Bones Hooks: Pioneer Negro Cowboy

Matthew 'Bones' Hooks was a true pioneer who not only built a town, schools, and churches, but also broke down racial barriers as one of the first black cowboys to work alongside whites as a ranch hand. Found inside: "He later joined cattle drives to Fort Worth and Kansas. He followed that up as manager of the Turkey Track Division of the Matador Ranch in King and Motley counties.  " Read more

Trouping through Texas: Harley Sadler and His Tent Show

"The plays needed to come to the populace; thus such entertainment-starved West Texas villages as Spur, Dickens, Matador, Slaton, Justiceburg, and the now-vanished Tuxedo provided excellent box office returns. An often-told story, probably true in its essentials, has a recently hired actor from the East standing outside a tent, looking disdainfully across the vacant West Texas plains. All that disturbed his view of the unbroken horizon was a "town" consisting of a general store, blacksmith shop, and three houses clustered at the intersection of two single-land dirt roads..." Read more

Ridgely Greathouse: Confederate, Conspirator, Convict, and Capitalist

by Marisue Burleson Potts

The life of Ridgely Greathouse is full of mysterious adventures. How did a Kentucky native, born on a plantation in Mason County in 1831, go on to run business ventures in the California and Idaho gold rush and later take part in the Watermelon Riot in Panama? How did this staunch son of the South escape the federal prison in Fort Lafayette, follow the gold rush to Idaho, and then disappear for 20 years, only to mysteriously appear on a ranch near Matador Texas? ... Read more Look inside

Cowgirls Don't Cry: A Personal Reflection on a Life Shaped by the Pease River Breaks

by Marisue Burleson Potts

Personal stories from the Burleson and Barton family histories in Motley County merge with historical records from the early 1800s to the present day. You’ll learn the details about the hard work, hardships, and the true heart and character of the people who came in search of a better life on the land , , , Read more Look Inside

Motley County Roundup: Over 100 Years of Gathering in Texas

Motley County Roundup is a treasure trove of historical information about life in this history-filled county in the Rolling Plains region of Texas. Read about the people who explored, fought, worked, lived, and died in the area from the early 1800s to the 1990s. Woven throughout are personal perspectives from people who lived there, including those of the author, Motley County native Marisue Burleson Potts, whose family was part of that history . . . Read more Look inside

Dear Ones at Home: Bud Smith’s Correspondence Home to West Texas during WWI

An antique trunk filled with family treasures is passed down for generations. After it is opened by the newest generation of owners, a stack of letters over a century old written to family in Whiteflat Texas in Motley County is rediscovered. At the risk of disintegrating, the new owners preserve them by photographing and transcribing them. Dear Ones at Home is a tribute to the man who wrote these letters and to the family who lovingly kept them in the trunk they passed down through the generations . . . Read more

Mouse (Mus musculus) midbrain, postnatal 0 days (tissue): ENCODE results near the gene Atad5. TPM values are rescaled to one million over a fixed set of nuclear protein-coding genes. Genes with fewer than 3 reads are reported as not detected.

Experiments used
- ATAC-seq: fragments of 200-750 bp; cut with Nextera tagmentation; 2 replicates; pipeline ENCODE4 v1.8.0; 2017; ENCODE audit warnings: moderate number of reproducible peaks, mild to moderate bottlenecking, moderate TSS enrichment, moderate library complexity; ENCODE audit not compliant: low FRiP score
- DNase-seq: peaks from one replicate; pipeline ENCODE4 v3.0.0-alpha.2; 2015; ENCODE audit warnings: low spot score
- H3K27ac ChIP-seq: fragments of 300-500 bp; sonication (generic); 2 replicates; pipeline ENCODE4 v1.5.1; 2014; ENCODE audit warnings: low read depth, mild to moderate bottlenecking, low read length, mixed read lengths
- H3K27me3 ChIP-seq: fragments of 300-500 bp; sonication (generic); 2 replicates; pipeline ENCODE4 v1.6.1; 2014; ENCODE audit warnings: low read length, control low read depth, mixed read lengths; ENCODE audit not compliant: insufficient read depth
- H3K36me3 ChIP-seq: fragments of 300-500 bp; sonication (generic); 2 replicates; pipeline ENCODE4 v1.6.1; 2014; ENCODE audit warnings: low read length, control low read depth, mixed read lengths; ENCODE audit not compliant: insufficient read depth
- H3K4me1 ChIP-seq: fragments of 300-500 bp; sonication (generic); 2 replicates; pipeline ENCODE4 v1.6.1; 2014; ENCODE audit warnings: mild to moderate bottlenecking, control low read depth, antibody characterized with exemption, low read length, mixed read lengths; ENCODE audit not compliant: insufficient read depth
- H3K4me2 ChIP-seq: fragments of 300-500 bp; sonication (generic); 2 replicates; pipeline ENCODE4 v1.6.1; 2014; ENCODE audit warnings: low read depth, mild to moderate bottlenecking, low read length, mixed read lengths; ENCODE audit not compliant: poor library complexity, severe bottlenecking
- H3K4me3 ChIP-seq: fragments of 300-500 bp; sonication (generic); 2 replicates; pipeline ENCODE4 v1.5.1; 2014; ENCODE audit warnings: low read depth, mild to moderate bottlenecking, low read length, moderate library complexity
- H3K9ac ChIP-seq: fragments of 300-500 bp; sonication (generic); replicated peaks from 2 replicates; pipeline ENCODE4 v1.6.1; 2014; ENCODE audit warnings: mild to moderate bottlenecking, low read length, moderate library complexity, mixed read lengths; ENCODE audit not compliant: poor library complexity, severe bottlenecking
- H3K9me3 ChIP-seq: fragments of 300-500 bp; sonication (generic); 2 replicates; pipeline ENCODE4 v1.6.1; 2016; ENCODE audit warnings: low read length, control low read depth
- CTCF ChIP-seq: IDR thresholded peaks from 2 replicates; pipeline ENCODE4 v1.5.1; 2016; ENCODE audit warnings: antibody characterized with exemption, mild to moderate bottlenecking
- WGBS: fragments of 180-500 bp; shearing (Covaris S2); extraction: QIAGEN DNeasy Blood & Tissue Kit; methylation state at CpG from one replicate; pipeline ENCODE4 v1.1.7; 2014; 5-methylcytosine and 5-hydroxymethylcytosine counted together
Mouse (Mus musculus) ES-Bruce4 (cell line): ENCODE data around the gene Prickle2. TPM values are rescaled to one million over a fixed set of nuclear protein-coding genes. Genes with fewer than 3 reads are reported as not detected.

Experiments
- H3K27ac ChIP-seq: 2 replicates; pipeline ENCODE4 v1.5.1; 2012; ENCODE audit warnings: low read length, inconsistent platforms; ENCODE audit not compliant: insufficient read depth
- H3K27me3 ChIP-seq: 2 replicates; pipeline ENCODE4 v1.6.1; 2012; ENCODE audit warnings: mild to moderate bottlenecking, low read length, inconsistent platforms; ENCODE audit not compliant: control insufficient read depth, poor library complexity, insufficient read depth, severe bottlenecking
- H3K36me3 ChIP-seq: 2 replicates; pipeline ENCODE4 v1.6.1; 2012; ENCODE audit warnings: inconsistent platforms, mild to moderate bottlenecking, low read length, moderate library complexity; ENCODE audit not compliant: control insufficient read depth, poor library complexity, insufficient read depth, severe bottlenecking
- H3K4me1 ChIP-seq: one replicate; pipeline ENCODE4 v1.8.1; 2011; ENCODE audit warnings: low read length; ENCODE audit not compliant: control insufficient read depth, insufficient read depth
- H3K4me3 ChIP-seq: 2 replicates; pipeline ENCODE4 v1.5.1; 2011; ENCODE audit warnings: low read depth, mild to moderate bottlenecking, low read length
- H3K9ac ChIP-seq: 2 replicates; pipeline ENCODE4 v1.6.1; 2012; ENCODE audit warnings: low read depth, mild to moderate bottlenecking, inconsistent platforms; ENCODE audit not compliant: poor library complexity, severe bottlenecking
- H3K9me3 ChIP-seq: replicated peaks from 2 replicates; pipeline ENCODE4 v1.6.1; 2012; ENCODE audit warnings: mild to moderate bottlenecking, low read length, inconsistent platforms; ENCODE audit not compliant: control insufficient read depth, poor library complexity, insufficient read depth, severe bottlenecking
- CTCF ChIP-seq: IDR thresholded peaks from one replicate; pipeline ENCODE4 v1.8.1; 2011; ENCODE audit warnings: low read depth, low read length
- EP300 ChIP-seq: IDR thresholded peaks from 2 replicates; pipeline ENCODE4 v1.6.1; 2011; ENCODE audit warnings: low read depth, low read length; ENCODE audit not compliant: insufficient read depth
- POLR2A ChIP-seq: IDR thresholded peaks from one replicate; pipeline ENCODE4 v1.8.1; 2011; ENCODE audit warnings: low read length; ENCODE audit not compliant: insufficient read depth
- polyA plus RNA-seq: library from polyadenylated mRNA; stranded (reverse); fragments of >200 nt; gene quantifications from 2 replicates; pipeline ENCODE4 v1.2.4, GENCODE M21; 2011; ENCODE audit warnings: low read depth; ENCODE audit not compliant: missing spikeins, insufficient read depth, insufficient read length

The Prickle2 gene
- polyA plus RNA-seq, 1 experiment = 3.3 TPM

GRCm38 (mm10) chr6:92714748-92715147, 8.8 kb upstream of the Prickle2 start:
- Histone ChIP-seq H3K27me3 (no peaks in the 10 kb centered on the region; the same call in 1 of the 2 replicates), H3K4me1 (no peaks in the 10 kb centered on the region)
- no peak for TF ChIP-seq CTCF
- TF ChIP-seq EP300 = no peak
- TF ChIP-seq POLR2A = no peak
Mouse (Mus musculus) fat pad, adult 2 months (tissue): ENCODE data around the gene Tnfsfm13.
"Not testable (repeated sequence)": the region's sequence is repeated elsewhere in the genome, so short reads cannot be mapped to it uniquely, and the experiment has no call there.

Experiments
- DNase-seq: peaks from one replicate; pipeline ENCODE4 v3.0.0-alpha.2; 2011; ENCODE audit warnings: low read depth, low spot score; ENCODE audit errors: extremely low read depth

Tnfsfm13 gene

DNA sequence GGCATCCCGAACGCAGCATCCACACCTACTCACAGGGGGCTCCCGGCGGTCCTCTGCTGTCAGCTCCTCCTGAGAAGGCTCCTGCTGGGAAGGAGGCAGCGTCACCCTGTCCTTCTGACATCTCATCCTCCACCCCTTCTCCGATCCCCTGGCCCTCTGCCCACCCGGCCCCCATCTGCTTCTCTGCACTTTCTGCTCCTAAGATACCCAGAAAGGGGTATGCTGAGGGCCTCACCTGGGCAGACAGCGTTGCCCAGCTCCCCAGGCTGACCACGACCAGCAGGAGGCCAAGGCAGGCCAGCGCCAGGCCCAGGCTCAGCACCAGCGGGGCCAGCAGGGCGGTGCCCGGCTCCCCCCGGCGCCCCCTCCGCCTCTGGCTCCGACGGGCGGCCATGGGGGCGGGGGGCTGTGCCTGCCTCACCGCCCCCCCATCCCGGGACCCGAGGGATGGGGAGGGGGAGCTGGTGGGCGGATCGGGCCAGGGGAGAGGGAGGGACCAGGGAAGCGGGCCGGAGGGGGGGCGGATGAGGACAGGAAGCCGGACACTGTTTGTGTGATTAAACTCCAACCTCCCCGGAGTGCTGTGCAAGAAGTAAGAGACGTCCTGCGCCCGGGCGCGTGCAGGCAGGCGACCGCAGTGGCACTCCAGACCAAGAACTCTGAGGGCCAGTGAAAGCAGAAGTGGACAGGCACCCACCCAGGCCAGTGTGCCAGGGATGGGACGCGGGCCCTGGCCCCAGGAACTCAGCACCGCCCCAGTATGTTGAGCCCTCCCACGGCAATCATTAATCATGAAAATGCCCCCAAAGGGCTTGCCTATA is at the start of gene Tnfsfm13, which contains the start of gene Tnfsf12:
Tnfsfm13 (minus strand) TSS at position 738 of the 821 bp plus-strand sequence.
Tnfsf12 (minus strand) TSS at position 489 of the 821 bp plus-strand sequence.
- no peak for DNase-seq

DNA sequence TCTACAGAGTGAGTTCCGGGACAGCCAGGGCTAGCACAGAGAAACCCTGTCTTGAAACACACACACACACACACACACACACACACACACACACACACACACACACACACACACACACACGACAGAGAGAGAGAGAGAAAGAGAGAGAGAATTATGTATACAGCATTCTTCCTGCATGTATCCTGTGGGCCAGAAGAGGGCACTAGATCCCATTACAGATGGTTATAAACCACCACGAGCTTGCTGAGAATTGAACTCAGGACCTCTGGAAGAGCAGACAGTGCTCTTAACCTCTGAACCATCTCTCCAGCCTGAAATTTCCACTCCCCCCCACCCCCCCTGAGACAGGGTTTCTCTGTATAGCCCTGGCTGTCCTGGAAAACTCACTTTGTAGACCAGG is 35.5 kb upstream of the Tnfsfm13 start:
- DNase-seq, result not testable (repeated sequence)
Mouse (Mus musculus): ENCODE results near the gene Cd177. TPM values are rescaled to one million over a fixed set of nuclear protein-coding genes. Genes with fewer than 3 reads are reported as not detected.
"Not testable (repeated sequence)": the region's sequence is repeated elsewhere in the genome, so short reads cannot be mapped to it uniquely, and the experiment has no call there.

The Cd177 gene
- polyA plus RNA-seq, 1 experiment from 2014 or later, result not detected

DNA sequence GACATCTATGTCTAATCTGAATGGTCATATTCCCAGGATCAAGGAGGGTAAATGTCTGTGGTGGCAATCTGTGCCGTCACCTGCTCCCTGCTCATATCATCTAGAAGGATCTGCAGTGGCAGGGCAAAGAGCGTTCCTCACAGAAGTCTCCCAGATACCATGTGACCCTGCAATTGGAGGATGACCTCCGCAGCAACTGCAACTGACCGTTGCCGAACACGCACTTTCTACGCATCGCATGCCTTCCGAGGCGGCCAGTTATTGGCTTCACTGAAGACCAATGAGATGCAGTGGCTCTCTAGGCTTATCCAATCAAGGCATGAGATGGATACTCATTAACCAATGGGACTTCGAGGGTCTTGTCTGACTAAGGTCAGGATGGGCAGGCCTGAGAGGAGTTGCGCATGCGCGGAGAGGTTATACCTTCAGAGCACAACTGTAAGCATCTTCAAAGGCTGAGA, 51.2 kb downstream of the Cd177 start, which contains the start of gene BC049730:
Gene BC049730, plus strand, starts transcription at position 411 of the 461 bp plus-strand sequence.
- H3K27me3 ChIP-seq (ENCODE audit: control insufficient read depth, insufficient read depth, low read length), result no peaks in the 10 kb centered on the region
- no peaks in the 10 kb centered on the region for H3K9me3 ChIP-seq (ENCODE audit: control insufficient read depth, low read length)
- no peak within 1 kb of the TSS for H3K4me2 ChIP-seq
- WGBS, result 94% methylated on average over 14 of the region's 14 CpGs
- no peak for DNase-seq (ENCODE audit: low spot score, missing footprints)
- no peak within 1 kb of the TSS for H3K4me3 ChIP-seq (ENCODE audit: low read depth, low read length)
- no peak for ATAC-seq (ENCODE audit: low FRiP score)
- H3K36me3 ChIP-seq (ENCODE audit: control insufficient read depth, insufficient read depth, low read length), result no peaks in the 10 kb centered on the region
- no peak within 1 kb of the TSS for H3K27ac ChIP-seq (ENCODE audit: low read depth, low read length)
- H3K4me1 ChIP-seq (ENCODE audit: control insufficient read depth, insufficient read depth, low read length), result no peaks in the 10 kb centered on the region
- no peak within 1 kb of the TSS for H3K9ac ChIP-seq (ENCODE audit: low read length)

Kit Carson and the First Battle of Adobe Walls: A Tale of Two Journeys

by Alvin R. Lynn

Alvin R. Lynn grew up on a farm along the Pease River in rural Motley County, Texas. He is a retired social studies and science teacher and coach. With a lifelong passion for archaeology and history, he now serves as a steward for the Texas Historical Commission. "On a late November morning in 1864, Col. Kit Carson and his U.S. troops, under orders from the commander of the New Mexico Military Department, attacked Kiowa Chief Dohasan’s winter village in the Texas Panhandle. Warriors retaliated with stiff resistance as their women and children escaped. Fighting proceeded down the Canadian River . . . Read more

From Guns to Gavels: How Justice Grew Up in the Outlaw West

Tracing the struggles of incipient criminal justice in the Southwest through an engaging progression of outlaws and lawmen, plus a host of colorful frontier trial lawyers and judges, Neal reveals how law and society matured together. "Duels of the Lawmen, The Volatile Motley War and the Outlaw Sheriff. After Joe became sheriff, Boon quit the Matador Ranch and bought the Dew Drop Saloon in the town of Matador. On February 17, 1892, Boone, sufficiently fortified with his own brew, sauntered into the courthouse and taunted Beckham ... Both drew their pistols . . .Read more Look inside

Mean As Hell: The Life of a New Mexico Lawman

by Dee (Daniel R.) Harkey

Dee gives a detailed account of his brother, Jim Harkey, and the gunfight at Cotton Mott.

"In February, 1878, Jim was killed up there by Jim Barbee. They were living together in a log cabin with a stick and dirt chimney ...These boys were cowhands, and they rode drift line and ate together, though they were working for different companies. The day of the killing, they both got back to camp early and lay around the camp. Barbee told Jim that day the reason he was out there was because he had had a difficulty with his father and had tried to stab him with a butcher knife. Jim had been chiding Barbee about attempting to stab his father, and . . .  . . . Read more Look inside